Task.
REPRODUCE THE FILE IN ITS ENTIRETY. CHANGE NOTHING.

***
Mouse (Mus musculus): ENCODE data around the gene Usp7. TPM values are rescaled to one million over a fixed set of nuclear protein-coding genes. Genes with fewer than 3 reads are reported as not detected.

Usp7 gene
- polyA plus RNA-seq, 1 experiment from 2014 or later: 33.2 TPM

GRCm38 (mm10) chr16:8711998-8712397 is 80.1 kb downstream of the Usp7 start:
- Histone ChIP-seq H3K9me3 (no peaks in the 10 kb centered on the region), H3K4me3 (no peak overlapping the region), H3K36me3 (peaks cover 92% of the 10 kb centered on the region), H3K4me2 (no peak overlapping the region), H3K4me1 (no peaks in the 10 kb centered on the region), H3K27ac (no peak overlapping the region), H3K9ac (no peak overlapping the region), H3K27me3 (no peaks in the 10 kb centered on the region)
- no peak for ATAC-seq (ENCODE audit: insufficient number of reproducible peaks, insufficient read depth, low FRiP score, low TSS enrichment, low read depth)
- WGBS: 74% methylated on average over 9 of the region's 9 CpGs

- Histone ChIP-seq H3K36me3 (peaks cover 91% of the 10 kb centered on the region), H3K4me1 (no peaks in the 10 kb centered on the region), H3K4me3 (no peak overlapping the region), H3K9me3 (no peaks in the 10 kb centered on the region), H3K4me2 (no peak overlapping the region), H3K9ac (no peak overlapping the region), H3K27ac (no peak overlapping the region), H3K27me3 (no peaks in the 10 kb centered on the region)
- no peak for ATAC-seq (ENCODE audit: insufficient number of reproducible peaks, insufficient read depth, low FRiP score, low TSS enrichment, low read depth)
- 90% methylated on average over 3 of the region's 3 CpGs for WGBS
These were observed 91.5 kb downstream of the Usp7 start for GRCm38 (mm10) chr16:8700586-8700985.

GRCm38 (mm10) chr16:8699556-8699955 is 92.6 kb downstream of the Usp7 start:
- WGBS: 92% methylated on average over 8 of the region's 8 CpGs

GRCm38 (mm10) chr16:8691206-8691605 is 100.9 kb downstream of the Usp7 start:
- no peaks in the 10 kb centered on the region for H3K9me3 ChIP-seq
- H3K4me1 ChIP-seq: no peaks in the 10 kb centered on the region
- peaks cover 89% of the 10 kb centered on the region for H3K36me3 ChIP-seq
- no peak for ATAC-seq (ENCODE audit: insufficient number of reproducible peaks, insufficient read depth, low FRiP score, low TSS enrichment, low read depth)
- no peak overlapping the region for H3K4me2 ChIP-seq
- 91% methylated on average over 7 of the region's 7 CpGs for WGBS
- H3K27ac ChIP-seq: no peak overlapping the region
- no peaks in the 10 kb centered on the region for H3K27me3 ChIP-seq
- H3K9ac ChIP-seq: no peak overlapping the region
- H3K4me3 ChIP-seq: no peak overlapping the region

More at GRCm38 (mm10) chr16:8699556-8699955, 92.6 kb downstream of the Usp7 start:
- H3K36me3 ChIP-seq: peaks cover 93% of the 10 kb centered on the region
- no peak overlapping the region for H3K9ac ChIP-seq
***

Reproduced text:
Mouse (Mus musculus): ENCODE data around the gene Usp7. TPM values are rescaled to one million over a fixed set of nuclear protein-coding genes. Genes with fewer than 3 reads are reported as not detected.

Usp7 gene
- polyA plus RNA-seq, 1 experiment from 2014 or later: 33.2 TPM

GRCm38 (mm10) chr16:8711998-8712397 is 80.1 kb downstream of the Usp7 start:
- Histone ChIP-seq H3K9me3 (no peaks in the 10 kb centered on the region), H3K4me3 (no peak overlapping the region), H3K36me3 (peaks cover 92% of the 10 kb centered on the region), H3K4me2 (no peak overlapping the region), H3K4me1 (no peaks in the 10 kb centered on the region), H3K27ac (no peak overlapping the region), H3K9ac (no peak overlapping the region), H3K27me3 (no peaks in the 10 kb centered on the region)
- no peak for ATAC-seq (ENCODE audit: insufficient number of reproducible peaks, insufficient read depth, low FRiP score, low TSS enrichment, low read depth)
- WGBS: 74% methylated on average over 9 of the region's 9 CpGs

- Histone ChIP-seq H3K36me3 (peaks cover 91% of the 10 kb centered on the region), H3K4me1 (no peaks in the 10 kb centered on the region), H3K4me3 (no peak overlapping the region), H3K9me3 (no peaks in the 10 kb centered on the region), H3K4me2 (no peak overlapping the region), H3K9ac (no peak overlapping the region), H3K27ac (no peak overlapping the region), H3K27me3 (no peaks in the 10 kb centered on the region)
- no peak for ATAC-seq (ENCODE audit: insufficient number of reproducible peaks, insufficient read depth, low FRiP score, low TSS enrichment, low read depth)
- 90% methylated on average over 3 of the region's 3 CpGs for WGBS
These were observed 91.5 kb downstream of the Usp7 start for GRCm38 (mm10) chr16:8700586-8700985.

GRCm38 (mm10) chr16:8699556-8699955 is 92.6 kb downstream of the Usp7 start:
- WGBS: 92% methylated on average over 8 of the region's 8 CpGs

GRCm38 (mm10) chr16:8691206-8691605 is 100.9 kb downstream of the Usp7 start:
- no peaks in the 10 kb centered on the region for H3K9me3 ChIP-seq
- H3K4me1 ChIP-seq: no peaks in the 10 kb centered on the region
- peaks cover 89% of the 10 kb centered on the region for H3K36me3 ChIP-seq
- no peak for ATAC-seq (ENCODE audit: insufficient number of reproducible peaks, insufficient read depth, low FRiP score, low TSS enrichment, low read depth)
- no peak overlapping the region for H3K4me2 ChIP-seq
- 91% methylated on average over 7 of the region's 7 CpGs for WGBS
- H3K27ac ChIP-seq: no peak overlapping the region
- no peaks in the 10 kb centered on the region for H3K27me3 ChIP-seq
- H3K9ac ChIP-seq: no peak overlapping the region
- H3K4me3 ChIP-seq: no peak overlapping the region

More at GRCm38 (mm10) chr16:8699556-8699955, 92.6 kb downstream of the Usp7 start:
- H3K36me3 ChIP-seq: peaks cover 93% of the 10 kb centered on the region
- no peak overlapping the region for H3K9ac ChIP-seq